A full-scale model of the F-35A Joint Strike Fighter unveiled today will be used by the Defence Science and Technology Organisation (DSTO) to study the effects of electromagnetic compatibility and interference on the aircraft.
Minister for Defence Senator David Johnston said the Australian-built model, known as Iron Bird, would be tested under simulated electromagnetic conditions during the acquisition and through-life sustainment of the JSF.
“The United States Joint Strike Fighter Program Office asked the DSTO to undertake this research, based on its world class expertise in investigating electromagnetic environmental effects,” Senator Johnston said.
During a visit to the DSTO laboratory in Adelaide, Senator Johnston said the testing by the DSTO will ensure the JSF is protected against electromagnetic environmental effects such as those caused by lightning and broadcast transmissions which can impair the performance and safety of aircraft.
The JSF is a fifth-generation aircraft with highly complex electronics, sophisticated software and a structural airframe made of composite materials to ensure stealth. These features expose the aircraft to electromagnetic interference from both naturally occurring phenomena and man-made sources, including telecommunication transmissions, radar and lightning strikes.
“The impact of these interferences needs to be well understood and appropriately managed,” Senator Johnston said.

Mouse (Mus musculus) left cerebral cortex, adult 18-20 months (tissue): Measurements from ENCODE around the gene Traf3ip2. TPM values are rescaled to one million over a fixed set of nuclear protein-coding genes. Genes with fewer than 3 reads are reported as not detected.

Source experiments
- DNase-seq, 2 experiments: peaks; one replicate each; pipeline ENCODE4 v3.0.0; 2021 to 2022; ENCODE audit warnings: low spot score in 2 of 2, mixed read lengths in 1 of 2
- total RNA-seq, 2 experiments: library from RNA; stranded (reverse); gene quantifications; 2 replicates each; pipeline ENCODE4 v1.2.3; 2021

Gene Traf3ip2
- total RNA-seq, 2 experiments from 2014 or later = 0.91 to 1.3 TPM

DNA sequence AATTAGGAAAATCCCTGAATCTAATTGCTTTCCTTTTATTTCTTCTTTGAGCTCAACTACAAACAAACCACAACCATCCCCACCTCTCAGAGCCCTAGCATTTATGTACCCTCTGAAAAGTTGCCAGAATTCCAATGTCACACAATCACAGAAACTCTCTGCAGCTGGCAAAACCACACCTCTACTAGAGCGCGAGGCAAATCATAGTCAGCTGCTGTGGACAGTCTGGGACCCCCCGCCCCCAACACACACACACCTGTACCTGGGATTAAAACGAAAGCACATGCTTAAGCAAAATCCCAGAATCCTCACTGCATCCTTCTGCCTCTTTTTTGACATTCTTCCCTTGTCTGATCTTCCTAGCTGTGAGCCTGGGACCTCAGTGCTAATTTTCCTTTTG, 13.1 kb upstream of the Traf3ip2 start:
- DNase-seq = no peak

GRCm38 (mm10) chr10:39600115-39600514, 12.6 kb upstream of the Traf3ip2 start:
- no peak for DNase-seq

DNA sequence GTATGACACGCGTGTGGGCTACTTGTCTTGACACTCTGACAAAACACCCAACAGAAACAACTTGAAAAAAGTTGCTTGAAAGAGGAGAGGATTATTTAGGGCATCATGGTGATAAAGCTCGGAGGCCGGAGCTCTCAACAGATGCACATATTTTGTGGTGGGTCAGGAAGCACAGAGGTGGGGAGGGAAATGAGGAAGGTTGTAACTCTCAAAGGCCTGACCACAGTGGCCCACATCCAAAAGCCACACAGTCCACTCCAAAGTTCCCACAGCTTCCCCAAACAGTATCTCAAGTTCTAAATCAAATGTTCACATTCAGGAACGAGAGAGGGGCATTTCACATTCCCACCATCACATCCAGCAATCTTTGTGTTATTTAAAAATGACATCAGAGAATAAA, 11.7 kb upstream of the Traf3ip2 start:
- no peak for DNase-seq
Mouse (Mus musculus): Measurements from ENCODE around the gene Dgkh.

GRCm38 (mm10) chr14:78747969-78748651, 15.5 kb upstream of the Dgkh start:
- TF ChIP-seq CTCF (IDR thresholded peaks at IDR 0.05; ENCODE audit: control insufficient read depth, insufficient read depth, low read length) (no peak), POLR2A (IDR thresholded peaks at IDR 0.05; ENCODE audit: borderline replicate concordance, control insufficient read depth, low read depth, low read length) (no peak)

“The data captured during DSTO testing will help in providing potential reductions in the cost of owning the JSF fleet and enhancing the aircraft’s capability.”
The DSTO test methods provide a rapid, cost-effective means of assessing and monitoring the JSF’s ability to withstand electromagnetic exposure and minimise any impact on its systems and performance.
Senator Johnston said DSTO’s research would support the verification for compliance and airworthiness certification for the JSF aircraft.
The Australian Government recently committed to buying an additional 58 JSF aircraft, bringing the fleet total to 72. Australia’s first two F-35As are due to be delivered to a United States-based training facility during 2014‑15 when Royal Australian Air Force pilot and maintainer training will begin on the aircraft.
Senator Johnston said because Australia had entered the program at the development phase, Australian companies have gained $357.6 million in production orders with only about 2-3 per cent of the production F-35A aircraft manufactured.
About 30 Australian companies are directly involved in doing business with JSF primes, with many more Australian companies as sub-contractors.